The word "efflorescence" may sound pleasant to the ear – something like flowers or light. But in fact, when it comes to stucco, efflorescence can be a serious problem, turning an attractive and durable building material into a disaster waiting to happen.
Stucco is very moisture-sensitive; well-built and properly maintained stucco can hold up for a lifetime, but stucco that is exposed to interior moisture can break down from the inside over the course of a few years. Efflorescence is a sign that stucco is not properly protected against the elements – and that means moisture is getting into your stucco.
What Is Efflorescence?
Efflorescence is a whitish, crystalline material that you may find on the surface of stucco (as well as some other materials, like concrete). The crystals are actually salts that have been carried from behind the stucco, out of the base material, and ended up on the surface of the stucco. It can be removed by scrubbing with water or by applying various acids, but this solution is usually temporary.
What Does It Have To Do With Moisture?
Stucco buildings are actually comprised of a base covered with stucco, which is similar to plaster – it is applied wet to the base material and allowed to dry. The efflorescence comes from the base material, occurring when the material gets wet, dissolving salts inside it. The moisture within the wall then makes its way to the surface, through the stucco, and evaporates, leaving the salts behind.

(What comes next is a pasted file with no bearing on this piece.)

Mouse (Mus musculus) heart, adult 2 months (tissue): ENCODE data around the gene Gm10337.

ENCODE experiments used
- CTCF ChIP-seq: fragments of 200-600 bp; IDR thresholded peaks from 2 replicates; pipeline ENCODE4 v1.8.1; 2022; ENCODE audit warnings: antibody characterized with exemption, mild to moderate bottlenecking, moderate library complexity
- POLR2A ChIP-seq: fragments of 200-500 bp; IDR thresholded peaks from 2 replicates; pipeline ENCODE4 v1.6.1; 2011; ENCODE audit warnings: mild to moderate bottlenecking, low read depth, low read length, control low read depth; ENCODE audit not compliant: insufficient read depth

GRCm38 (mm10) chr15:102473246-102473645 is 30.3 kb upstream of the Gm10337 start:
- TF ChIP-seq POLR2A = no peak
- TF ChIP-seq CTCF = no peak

Why Is Moisture So Bad For Stucco?
The stucco itself may not show many signs of moisture damage, which is why looking for efflorescence is important. What is damaged, however, is the interior of the walls. Moisture that gets into the walls becomes trapped there, with usually only a portion of it managing to seep out through the stucco. The moisture within the walls leads to rotting wood framing, mold, mildew, and even structural collapse in severe cases.
What If You Have Synthetic Stucco?
Buildings made of both traditional and synthetic stucco can suffer from efflorescence. Both are usually applied over a similar base layer, and they both can trap water within walls if they are improperly sealed or compromised.
What Should You Do Now?
Efflorescence is just a symptom of a deeper problem – so while you can certainly clean it off yourself, it's important that you call a contractor to examine your stucco as soon as possible. Somewhere, whether through improperly sealed trim, cracks in the stucco, or failing sealant, there is moisture getting in. What will need to be repaired will depend on just where the moisture is coming from, so a thorough inspection is key.
For more help with stucco repair, contact a company like Advanced Wall Systems Inc.Share